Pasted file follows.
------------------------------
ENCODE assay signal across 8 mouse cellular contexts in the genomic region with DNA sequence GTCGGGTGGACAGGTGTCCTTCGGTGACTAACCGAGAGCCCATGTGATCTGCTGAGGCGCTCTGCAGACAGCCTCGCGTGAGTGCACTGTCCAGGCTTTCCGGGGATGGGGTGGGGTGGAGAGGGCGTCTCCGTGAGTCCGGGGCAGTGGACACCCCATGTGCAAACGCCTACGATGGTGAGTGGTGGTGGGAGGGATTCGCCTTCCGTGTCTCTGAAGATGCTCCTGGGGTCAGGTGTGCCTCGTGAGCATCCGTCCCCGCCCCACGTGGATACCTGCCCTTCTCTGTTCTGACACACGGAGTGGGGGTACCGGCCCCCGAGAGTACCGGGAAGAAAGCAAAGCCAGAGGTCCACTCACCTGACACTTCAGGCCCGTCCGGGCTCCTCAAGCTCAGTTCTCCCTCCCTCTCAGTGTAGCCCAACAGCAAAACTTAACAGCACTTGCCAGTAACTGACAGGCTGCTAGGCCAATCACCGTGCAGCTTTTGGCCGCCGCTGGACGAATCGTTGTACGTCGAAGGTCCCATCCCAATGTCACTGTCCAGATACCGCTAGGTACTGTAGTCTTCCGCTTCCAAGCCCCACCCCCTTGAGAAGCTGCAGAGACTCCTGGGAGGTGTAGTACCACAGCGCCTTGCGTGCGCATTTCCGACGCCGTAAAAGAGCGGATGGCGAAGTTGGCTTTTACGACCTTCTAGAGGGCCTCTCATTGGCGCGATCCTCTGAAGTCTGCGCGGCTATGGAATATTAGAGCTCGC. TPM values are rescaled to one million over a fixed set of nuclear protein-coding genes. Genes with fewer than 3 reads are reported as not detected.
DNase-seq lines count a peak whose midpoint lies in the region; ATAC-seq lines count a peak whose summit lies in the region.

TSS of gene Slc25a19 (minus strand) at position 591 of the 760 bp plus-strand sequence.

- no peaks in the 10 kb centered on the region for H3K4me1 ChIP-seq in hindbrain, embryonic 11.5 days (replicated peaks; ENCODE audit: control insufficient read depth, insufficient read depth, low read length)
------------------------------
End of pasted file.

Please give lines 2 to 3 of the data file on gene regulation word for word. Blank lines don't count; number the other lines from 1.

DNase-seq lines count a peak whose midpoint lies in the region; ATAC-seq lines count a peak whose summit lies in the region.

TSS of gene Slc25a19 (minus strand) at position 591 of the 760 bp plus-strand sequence.